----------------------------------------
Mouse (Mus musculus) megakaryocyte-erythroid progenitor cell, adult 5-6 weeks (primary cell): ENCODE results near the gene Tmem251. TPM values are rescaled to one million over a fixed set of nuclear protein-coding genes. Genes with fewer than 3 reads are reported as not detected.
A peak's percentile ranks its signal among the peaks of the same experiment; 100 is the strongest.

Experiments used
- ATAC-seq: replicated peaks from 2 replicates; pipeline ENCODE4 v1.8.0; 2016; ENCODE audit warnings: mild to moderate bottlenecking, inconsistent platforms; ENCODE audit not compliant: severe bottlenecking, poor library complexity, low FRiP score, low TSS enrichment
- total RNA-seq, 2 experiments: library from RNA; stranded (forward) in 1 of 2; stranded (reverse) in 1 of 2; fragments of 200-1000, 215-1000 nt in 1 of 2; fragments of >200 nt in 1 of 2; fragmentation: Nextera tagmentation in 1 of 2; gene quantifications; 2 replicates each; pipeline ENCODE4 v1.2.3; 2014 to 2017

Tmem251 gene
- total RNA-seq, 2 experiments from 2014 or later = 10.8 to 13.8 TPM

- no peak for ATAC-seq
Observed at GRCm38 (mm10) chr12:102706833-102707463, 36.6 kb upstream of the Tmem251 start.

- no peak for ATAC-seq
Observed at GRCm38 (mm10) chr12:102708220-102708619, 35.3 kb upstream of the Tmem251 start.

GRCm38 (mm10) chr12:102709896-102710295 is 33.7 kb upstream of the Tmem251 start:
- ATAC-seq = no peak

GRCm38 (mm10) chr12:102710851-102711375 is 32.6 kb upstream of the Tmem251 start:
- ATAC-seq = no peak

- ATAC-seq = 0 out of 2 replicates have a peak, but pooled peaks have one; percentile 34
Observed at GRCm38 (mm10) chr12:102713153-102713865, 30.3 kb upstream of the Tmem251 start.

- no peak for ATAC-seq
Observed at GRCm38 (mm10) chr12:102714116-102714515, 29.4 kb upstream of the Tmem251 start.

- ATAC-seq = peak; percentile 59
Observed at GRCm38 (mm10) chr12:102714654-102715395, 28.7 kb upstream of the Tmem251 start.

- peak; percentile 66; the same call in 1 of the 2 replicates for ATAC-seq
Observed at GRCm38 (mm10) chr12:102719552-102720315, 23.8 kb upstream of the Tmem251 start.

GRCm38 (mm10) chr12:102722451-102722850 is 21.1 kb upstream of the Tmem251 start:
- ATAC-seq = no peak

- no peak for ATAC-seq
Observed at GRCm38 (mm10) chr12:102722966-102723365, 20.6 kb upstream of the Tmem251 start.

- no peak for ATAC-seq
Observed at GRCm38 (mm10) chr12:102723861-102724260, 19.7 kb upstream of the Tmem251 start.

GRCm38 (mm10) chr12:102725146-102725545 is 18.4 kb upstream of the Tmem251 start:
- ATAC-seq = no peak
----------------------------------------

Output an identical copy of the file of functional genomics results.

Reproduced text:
Mouse (Mus musculus) megakaryocyte-erythroid progenitor cell, adult 5-6 weeks (primary cell): ENCODE results near the gene Tmem251. TPM values are rescaled to one million over a fixed set of nuclear protein-coding genes. Genes with fewer than 3 reads are reported as not detected.
A peak's percentile ranks its signal among the peaks of the same experiment; 100 is the strongest.

Experiments used
- ATAC-seq: replicated peaks from 2 replicates; pipeline ENCODE4 v1.8.0; 2016; ENCODE audit warnings: mild to moderate bottlenecking, inconsistent platforms; ENCODE audit not compliant: severe bottlenecking, poor library complexity, low FRiP score, low TSS enrichment
- total RNA-seq, 2 experiments: library from RNA; stranded (forward) in 1 of 2; stranded (reverse) in 1 of 2; fragments of 200-1000, 215-1000 nt in 1 of 2; fragments of >200 nt in 1 of 2; fragmentation: Nextera tagmentation in 1 of 2; gene quantifications; 2 replicates each; pipeline ENCODE4 v1.2.3; 2014 to 2017

Tmem251 gene
- total RNA-seq, 2 experiments from 2014 or later = 10.8 to 13.8 TPM

- no peak for ATAC-seq
Observed at GRCm38 (mm10) chr12:102706833-102707463, 36.6 kb upstream of the Tmem251 start.

- no peak for ATAC-seq
Observed at GRCm38 (mm10) chr12:102708220-102708619, 35.3 kb upstream of the Tmem251 start.

GRCm38 (mm10) chr12:102709896-102710295 is 33.7 kb upstream of the Tmem251 start:
- ATAC-seq = no peak

GRCm38 (mm10) chr12:102710851-102711375 is 32.6 kb upstream of the Tmem251 start:
- ATAC-seq = no peak

- ATAC-seq = 0 out of 2 replicates have a peak, but pooled peaks have one; percentile 34
Observed at GRCm38 (mm10) chr12:102713153-102713865, 30.3 kb upstream of the Tmem251 start.

- no peak for ATAC-seq
Observed at GRCm38 (mm10) chr12:102714116-102714515, 29.4 kb upstream of the Tmem251 start.

- ATAC-seq = peak; percentile 59
Observed at GRCm38 (mm10) chr12:102714654-102715395, 28.7 kb upstream of the Tmem251 start.

- peak; percentile 66; the same call in 1 of the 2 replicates for ATAC-seq
Observed at GRCm38 (mm10) chr12:102719552-102720315, 23.8 kb upstream of the Tmem251 start.

GRCm38 (mm10) chr12:102722451-102722850 is 21.1 kb upstream of the Tmem251 start:
- ATAC-seq = no peak

- no peak for ATAC-seq
Observed at GRCm38 (mm10) chr12:102722966-102723365, 20.6 kb upstream of the Tmem251 start.

- no peak for ATAC-seq
Observed at GRCm38 (mm10) chr12:102723861-102724260, 19.7 kb upstream of the Tmem251 start.

GRCm38 (mm10) chr12:102725146-102725545 is 18.4 kb upstream of the Tmem251 start:
- ATAC-seq = no peak